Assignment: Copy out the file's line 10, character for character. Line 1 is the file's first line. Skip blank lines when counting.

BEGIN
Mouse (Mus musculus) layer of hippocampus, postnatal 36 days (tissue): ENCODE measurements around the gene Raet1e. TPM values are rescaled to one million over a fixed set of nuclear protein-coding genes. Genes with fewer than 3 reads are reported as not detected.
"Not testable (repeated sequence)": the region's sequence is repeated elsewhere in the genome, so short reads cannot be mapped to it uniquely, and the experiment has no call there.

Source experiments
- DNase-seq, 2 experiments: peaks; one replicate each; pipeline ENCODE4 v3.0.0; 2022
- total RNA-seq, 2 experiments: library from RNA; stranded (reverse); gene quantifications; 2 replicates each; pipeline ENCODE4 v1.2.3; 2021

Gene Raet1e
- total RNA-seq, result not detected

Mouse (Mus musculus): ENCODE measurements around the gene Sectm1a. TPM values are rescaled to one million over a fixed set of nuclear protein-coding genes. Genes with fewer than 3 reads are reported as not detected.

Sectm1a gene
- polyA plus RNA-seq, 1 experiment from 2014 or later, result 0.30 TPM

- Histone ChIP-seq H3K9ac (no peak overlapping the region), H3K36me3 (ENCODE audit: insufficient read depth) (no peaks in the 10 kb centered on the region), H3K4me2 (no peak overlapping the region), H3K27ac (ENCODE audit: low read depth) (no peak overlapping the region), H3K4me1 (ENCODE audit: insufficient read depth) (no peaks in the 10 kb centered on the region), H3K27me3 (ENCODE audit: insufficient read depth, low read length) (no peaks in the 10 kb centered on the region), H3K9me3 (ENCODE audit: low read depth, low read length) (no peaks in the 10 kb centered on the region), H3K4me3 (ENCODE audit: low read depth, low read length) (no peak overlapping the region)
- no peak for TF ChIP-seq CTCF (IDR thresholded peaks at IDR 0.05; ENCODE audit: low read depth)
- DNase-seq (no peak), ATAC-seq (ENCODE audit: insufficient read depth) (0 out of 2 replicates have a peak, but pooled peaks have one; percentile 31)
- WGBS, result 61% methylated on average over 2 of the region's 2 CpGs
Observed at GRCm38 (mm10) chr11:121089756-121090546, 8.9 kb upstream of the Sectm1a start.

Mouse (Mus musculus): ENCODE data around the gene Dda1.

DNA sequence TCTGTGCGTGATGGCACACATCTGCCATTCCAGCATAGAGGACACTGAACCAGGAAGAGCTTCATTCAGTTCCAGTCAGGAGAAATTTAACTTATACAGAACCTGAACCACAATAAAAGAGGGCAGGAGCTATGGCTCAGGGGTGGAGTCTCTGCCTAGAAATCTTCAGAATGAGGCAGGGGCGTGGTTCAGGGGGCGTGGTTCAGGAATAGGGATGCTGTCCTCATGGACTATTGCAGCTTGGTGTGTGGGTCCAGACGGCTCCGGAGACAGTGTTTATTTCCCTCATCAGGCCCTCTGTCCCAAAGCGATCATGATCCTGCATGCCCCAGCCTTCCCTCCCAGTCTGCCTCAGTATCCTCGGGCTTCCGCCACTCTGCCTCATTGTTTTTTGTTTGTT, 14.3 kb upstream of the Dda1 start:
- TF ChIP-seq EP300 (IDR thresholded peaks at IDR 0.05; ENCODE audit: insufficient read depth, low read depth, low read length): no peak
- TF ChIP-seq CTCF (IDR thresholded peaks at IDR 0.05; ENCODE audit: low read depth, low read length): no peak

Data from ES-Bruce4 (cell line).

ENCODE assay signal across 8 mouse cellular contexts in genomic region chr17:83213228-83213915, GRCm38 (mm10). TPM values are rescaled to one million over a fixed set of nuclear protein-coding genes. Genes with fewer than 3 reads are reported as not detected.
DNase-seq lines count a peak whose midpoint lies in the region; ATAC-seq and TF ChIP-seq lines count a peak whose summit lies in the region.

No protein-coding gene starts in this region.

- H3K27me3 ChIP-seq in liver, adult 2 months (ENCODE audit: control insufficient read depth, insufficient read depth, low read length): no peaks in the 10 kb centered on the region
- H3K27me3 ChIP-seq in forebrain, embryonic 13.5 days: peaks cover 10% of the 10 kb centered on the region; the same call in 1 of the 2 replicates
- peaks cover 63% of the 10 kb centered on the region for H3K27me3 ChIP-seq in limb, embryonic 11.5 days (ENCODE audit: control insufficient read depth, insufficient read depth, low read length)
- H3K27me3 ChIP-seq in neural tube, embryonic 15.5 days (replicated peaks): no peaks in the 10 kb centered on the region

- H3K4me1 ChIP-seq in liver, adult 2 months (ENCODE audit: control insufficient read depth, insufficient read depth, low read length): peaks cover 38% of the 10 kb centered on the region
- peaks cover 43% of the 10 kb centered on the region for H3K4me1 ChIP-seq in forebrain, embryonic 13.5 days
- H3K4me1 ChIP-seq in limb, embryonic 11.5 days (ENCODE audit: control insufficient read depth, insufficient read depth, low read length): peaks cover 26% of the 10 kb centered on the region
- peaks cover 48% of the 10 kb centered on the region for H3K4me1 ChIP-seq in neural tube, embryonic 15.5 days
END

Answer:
- polyA plus RNA-seq, 1 experiment from 2014 or later, result 0.30 TPM